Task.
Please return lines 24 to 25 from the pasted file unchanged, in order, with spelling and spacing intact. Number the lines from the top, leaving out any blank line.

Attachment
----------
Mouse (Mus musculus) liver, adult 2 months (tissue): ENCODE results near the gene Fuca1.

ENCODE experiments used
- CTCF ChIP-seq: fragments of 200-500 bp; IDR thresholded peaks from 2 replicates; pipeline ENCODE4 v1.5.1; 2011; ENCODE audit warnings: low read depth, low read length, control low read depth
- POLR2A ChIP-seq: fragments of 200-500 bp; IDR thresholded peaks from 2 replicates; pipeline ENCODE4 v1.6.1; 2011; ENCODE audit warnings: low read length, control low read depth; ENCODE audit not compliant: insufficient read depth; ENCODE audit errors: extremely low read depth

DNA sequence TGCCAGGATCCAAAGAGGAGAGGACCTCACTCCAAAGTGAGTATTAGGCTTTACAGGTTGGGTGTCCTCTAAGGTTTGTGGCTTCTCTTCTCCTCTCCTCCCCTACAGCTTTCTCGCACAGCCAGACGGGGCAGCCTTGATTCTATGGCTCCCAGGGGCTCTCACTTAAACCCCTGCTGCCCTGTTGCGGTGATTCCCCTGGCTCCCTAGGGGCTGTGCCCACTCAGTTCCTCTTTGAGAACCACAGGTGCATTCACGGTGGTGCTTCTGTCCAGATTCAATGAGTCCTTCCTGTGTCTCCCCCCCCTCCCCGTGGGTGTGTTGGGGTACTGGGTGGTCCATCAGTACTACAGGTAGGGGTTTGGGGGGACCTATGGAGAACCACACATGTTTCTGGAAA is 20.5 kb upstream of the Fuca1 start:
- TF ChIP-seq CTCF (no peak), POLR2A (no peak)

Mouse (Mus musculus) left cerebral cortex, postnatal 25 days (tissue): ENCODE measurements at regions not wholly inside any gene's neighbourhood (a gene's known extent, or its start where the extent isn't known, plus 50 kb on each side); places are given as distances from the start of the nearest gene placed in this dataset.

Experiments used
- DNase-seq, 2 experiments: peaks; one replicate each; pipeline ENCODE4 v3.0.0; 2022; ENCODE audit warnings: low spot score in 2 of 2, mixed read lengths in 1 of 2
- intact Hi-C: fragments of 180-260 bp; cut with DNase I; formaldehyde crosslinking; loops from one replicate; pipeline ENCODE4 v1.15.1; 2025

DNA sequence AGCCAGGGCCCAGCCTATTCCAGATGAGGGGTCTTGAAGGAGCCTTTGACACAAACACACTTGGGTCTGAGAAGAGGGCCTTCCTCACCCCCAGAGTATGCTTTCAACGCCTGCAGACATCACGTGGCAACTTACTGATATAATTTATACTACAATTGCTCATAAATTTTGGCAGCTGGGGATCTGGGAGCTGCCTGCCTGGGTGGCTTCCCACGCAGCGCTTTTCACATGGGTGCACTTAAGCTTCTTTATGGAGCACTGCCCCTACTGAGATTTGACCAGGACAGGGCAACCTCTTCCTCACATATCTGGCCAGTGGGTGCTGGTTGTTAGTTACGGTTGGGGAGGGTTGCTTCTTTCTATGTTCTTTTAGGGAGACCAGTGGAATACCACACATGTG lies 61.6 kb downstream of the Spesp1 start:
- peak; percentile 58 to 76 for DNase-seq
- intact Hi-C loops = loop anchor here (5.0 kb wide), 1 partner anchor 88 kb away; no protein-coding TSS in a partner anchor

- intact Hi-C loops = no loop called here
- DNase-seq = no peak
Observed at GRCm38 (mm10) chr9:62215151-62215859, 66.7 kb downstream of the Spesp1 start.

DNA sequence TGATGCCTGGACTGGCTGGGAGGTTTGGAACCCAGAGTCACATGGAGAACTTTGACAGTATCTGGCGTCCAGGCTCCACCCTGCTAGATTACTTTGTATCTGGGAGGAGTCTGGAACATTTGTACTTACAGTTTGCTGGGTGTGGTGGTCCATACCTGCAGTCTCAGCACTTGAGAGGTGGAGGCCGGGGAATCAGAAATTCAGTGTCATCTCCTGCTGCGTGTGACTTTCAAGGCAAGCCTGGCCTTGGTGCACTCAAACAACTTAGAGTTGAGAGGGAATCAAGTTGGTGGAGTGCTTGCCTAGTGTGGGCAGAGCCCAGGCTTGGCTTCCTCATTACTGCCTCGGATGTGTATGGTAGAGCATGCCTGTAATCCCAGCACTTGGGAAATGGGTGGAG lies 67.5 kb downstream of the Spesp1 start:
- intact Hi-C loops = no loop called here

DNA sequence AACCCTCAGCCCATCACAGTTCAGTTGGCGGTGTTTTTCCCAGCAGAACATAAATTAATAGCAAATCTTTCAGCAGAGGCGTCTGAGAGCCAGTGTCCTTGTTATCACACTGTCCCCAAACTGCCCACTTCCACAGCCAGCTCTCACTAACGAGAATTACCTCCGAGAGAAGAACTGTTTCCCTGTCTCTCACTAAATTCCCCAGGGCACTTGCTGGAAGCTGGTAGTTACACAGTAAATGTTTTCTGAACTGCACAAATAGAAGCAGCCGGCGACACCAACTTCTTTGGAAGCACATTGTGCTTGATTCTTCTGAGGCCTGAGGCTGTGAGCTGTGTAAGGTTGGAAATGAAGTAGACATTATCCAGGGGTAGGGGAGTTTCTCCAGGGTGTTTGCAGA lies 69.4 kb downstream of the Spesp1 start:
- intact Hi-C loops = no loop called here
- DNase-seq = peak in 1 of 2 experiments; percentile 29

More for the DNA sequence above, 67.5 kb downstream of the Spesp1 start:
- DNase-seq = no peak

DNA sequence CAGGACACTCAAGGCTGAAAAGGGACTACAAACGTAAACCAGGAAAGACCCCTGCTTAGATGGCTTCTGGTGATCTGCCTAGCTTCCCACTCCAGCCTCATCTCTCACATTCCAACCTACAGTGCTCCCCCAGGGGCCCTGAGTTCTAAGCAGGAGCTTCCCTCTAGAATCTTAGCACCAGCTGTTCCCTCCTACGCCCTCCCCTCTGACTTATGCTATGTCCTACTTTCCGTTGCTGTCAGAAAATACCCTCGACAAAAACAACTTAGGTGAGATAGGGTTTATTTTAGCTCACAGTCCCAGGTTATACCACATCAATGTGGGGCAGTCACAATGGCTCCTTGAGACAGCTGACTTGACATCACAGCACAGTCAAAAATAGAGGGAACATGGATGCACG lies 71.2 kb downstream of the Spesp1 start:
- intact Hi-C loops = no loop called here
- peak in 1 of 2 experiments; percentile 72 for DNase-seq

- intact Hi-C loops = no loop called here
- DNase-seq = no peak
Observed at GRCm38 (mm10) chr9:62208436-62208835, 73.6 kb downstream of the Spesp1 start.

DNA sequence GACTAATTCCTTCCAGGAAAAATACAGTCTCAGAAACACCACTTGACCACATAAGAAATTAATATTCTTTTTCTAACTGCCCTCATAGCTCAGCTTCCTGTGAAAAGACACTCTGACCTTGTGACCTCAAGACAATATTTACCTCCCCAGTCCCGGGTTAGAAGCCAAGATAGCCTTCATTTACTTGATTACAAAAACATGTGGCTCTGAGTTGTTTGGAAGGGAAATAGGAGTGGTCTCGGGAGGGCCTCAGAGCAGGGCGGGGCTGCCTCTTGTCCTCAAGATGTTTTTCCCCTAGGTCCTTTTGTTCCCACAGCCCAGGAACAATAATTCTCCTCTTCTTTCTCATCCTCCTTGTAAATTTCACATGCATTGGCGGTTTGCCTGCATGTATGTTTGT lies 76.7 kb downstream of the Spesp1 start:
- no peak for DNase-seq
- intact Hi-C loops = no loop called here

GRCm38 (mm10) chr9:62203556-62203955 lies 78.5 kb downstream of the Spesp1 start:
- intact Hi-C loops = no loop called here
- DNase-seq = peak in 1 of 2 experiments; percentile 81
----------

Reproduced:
DNA sequence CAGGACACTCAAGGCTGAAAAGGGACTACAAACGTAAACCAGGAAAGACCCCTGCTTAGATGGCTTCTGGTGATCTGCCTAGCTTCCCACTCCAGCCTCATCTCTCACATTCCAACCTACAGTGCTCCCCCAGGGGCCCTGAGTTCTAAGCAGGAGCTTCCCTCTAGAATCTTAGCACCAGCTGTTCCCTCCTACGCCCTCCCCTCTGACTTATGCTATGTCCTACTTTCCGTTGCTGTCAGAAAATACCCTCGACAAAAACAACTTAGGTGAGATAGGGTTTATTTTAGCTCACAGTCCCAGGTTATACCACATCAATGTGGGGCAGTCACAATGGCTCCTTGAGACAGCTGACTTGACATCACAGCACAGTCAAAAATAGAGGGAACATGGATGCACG lies 71.2 kb downstream of the Spesp1 start:
- intact Hi-C loops = no loop called here